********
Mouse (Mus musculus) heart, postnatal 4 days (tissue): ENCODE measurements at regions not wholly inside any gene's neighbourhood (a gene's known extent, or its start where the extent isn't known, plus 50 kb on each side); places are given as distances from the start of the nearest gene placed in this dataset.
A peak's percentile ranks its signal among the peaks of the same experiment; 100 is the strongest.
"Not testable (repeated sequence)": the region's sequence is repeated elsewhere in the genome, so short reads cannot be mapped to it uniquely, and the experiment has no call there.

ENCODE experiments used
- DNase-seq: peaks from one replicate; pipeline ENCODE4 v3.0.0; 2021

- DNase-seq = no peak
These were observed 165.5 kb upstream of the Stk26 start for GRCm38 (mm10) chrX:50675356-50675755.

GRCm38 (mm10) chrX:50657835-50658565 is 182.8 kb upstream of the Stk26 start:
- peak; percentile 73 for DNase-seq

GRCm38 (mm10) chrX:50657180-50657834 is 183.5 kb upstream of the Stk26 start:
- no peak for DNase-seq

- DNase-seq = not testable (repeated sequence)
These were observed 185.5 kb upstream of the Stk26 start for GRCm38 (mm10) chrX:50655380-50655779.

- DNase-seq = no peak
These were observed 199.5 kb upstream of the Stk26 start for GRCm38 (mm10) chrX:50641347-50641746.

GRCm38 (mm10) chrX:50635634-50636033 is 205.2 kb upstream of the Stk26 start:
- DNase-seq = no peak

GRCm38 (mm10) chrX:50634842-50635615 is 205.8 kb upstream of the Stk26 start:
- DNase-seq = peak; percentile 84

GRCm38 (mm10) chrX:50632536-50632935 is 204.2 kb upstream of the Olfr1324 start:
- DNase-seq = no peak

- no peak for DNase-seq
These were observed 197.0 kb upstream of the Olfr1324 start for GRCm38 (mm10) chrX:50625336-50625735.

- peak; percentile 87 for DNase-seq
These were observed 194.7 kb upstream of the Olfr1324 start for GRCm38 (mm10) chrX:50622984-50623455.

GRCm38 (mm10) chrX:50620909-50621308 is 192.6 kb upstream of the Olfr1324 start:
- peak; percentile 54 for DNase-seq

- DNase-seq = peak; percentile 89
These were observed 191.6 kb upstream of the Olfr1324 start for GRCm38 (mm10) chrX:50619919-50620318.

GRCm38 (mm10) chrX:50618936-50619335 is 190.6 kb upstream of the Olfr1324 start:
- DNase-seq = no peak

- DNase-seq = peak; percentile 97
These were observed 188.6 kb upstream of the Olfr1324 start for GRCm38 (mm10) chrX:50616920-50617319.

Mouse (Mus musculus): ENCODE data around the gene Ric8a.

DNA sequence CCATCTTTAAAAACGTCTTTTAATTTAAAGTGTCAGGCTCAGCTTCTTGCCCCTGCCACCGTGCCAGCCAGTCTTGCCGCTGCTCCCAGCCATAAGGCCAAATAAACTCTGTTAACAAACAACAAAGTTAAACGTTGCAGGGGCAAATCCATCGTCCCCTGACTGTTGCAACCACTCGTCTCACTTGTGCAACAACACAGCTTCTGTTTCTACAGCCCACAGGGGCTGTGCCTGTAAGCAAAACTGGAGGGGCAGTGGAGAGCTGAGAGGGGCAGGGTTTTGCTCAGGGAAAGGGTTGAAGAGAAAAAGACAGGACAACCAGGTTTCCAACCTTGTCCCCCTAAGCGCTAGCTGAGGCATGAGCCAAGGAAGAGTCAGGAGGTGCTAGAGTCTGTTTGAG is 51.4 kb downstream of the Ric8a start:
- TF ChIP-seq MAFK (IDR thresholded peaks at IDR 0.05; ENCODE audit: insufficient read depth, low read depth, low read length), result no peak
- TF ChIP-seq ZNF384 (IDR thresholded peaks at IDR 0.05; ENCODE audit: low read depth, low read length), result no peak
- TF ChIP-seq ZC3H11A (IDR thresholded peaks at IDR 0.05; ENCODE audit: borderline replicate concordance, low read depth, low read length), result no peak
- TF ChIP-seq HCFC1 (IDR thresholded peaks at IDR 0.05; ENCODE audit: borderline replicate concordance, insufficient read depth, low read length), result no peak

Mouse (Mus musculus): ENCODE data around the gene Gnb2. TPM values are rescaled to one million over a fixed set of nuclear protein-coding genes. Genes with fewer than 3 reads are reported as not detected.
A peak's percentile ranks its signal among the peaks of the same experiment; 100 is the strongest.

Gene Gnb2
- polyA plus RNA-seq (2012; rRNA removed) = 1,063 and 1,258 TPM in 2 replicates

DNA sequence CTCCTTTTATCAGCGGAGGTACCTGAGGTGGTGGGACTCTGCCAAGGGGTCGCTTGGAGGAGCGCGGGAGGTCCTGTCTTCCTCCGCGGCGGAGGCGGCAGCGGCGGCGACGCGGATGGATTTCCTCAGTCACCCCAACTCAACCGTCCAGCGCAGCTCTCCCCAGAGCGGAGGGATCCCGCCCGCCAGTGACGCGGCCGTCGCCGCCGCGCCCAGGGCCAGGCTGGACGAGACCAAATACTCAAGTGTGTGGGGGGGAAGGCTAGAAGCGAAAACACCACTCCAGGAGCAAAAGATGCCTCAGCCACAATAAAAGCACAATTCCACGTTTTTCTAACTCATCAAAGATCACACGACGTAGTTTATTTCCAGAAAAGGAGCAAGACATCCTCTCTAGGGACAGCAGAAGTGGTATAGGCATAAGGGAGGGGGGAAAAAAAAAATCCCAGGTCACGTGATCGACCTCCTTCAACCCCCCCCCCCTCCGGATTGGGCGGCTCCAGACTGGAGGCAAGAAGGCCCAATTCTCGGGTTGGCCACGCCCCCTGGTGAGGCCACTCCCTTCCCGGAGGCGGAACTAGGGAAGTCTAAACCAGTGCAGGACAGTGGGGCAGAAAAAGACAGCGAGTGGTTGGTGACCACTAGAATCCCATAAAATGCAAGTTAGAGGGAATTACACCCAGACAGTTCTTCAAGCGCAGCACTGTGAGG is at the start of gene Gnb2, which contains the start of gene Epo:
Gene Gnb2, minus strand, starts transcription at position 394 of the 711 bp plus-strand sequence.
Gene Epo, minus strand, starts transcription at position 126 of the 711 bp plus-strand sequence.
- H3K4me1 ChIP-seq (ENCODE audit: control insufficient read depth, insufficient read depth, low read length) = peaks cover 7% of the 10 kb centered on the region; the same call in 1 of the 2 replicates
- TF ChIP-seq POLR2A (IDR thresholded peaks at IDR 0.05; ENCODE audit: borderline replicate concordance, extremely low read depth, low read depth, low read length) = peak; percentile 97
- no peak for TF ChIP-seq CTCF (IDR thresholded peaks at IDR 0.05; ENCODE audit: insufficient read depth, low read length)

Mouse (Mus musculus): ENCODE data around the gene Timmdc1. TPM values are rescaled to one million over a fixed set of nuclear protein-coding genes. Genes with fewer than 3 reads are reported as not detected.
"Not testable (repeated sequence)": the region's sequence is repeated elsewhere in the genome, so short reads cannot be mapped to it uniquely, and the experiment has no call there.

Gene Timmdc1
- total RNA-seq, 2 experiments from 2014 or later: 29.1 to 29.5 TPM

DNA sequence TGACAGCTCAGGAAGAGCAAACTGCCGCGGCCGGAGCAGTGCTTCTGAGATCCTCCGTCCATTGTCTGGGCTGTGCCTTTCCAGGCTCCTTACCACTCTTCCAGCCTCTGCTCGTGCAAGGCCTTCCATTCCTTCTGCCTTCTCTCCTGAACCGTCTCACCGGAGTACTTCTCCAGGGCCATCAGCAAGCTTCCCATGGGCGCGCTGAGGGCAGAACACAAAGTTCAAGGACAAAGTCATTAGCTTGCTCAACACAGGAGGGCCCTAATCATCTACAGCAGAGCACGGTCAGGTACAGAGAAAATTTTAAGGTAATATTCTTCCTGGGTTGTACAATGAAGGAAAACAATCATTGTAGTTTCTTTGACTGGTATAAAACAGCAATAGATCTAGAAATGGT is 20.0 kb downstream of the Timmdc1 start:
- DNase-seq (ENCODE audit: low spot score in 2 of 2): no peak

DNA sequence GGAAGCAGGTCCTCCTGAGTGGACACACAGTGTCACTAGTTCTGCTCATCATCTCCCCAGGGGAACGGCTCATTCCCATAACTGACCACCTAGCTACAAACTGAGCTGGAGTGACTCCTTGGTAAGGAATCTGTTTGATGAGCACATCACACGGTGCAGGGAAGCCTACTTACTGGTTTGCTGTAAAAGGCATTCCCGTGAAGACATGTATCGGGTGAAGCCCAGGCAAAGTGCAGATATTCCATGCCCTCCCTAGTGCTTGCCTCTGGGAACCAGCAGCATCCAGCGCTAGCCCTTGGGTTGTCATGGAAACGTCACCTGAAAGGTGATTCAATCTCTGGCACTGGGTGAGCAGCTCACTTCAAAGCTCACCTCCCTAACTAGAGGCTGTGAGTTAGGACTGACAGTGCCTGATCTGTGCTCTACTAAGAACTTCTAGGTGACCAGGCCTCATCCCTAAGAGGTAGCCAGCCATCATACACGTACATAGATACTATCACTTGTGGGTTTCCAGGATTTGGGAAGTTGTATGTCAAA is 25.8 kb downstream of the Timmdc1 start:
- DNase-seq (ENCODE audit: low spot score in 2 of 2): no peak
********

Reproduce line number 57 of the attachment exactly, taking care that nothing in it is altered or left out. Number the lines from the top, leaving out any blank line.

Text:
- DNase-seq (ENCODE audit: low spot score in 2 of 2): no peak